It's always been neck and neck between Amsterdam and Copenhagen but Amsterdam is relegated to second place in the 2015 Copenhagenize Index. While the city finished with a higher baseline score, it lagged behind in the race for bonus points. Amsterdam, like most Dutch cities, suffers from their insistence on maintaining a status quo, rather than trying to improve, think modern and take things to the next level.
One of the world's benchmark cities for cycling, Amsterdam has a leadership role for what they have done, as opposed to what they are doing and planning. Looking down the Top 20 list, there are cities who have gone from zeros to heroes in a short amount of time. Amsterdam must act in order to show the world how to continue developing, otherwise other cities will take over the innovation role. Instead of constant grumbling over all those bikes, see it as an opportunity and a unique selling point.
While the city enjoys a complete saturation of bicycles, it is time to tidy up. A more uniform network of bicycle infrastructure based on the Best Practice you know but fail to implement is the next long-term step. The same challenges face Amsterdam and Copenhagen regarding increasing cycling levels and creating the modern bicycle city. Copenhagen doesn't have the key just yet, but at least they are investing and thinking long and hard about it. Amsterdam twiddles its thumbs and doesn't really know where to go. Political will is required to move the city into the next level. And if the city gets serious about proposals like these they'll be back on track.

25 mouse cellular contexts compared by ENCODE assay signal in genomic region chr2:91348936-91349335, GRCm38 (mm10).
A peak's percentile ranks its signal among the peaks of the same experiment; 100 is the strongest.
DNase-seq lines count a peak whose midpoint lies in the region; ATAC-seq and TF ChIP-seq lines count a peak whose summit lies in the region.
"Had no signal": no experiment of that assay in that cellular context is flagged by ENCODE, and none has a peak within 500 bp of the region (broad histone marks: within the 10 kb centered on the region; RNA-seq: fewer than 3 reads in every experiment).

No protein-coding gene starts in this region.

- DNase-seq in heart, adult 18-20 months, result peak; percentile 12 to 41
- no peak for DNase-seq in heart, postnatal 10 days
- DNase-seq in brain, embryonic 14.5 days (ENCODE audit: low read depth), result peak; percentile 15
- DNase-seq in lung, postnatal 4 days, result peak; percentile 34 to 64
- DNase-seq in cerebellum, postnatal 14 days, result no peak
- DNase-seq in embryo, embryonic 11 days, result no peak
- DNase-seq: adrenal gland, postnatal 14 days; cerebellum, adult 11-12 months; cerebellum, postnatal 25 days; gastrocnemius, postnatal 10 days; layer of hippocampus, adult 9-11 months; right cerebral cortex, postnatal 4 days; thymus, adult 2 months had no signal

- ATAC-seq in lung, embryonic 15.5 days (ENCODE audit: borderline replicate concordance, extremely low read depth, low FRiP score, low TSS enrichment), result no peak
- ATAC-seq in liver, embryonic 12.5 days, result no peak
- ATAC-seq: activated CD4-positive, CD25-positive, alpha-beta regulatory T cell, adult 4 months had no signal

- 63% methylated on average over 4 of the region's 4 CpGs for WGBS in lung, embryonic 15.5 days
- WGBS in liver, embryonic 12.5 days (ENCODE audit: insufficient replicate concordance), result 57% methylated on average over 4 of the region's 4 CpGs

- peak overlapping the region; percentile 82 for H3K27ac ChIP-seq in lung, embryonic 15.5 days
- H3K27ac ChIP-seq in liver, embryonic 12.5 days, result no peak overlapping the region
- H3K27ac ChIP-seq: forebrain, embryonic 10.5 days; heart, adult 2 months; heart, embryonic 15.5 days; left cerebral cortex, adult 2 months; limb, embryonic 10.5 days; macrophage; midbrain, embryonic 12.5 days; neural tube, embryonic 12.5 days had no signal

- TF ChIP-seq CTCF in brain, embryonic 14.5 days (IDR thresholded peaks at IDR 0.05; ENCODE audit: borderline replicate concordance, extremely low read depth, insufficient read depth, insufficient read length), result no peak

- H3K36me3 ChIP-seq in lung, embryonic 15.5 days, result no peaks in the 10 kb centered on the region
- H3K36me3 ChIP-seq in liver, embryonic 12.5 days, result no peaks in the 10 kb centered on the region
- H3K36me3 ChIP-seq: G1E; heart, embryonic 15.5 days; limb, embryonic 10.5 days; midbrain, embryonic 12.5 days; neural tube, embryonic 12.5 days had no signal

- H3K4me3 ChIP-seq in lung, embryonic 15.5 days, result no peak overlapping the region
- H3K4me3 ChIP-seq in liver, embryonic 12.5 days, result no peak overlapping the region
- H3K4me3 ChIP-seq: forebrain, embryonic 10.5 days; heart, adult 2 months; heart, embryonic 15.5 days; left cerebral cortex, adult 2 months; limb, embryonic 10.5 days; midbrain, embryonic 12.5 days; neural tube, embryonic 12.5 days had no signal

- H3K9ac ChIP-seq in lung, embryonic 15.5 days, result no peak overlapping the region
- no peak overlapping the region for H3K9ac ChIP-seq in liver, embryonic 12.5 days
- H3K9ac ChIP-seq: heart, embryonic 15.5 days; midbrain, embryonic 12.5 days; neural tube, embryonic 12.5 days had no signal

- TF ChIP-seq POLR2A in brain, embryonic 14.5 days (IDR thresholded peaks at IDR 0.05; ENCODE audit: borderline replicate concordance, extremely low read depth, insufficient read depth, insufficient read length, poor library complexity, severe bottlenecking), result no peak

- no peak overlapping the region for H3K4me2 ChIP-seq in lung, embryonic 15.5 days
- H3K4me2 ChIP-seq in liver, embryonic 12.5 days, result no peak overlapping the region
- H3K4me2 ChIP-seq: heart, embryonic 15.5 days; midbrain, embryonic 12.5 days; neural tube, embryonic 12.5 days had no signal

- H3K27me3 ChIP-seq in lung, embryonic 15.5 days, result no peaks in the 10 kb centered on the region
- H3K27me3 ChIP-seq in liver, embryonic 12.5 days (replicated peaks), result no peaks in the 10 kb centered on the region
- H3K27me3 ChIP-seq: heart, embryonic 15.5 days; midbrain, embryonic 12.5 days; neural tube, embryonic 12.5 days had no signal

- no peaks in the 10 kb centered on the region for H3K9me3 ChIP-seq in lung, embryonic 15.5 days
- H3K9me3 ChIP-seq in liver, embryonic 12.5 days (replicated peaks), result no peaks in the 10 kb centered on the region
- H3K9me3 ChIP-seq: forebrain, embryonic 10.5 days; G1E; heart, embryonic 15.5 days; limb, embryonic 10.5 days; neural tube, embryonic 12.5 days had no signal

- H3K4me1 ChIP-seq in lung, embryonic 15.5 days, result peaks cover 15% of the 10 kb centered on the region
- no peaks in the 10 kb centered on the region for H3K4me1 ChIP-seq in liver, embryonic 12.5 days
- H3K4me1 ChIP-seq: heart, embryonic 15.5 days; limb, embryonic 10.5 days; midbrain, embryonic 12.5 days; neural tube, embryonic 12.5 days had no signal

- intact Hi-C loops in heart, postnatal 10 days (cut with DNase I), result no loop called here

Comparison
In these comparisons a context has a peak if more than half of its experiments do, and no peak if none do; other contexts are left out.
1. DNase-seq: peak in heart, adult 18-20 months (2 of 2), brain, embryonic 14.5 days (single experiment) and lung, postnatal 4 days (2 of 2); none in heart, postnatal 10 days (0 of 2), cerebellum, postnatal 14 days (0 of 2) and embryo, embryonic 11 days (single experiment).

Amsterdam and many other Dutch cities need not fear for the competition in their region in the short term. While Antwerp, across the Belgian border, remains in the Top 20, a city like Brussels languishes in mid-table, as drab and uninspiring as EU politics. The larger German cities of the Rhine-Ruhr region - while ahead of most cities in America, for example, just go through the motions with little momentum for change.
The main fix is the actual desire for improvement. We’d like to see it. That would require politicians understanding better the importance of improving conditions for cyclists in the city and the economic value of doing so. The city should look carefully at the reasons that Copenhagen overtook them this year. Innovation and investment. Thinking about how to take cycling to the next level is Copenhagen’s trademark but there is no reason why Amsterdam shouldn’t be able to compete. Copenhagen’s investment in many new bridges over the harbour should be direct inspiration for Amsterdam to do the same. Fixing the ragtag spider’s web of curious infrastructure styles into something that is more intuitive is also a must.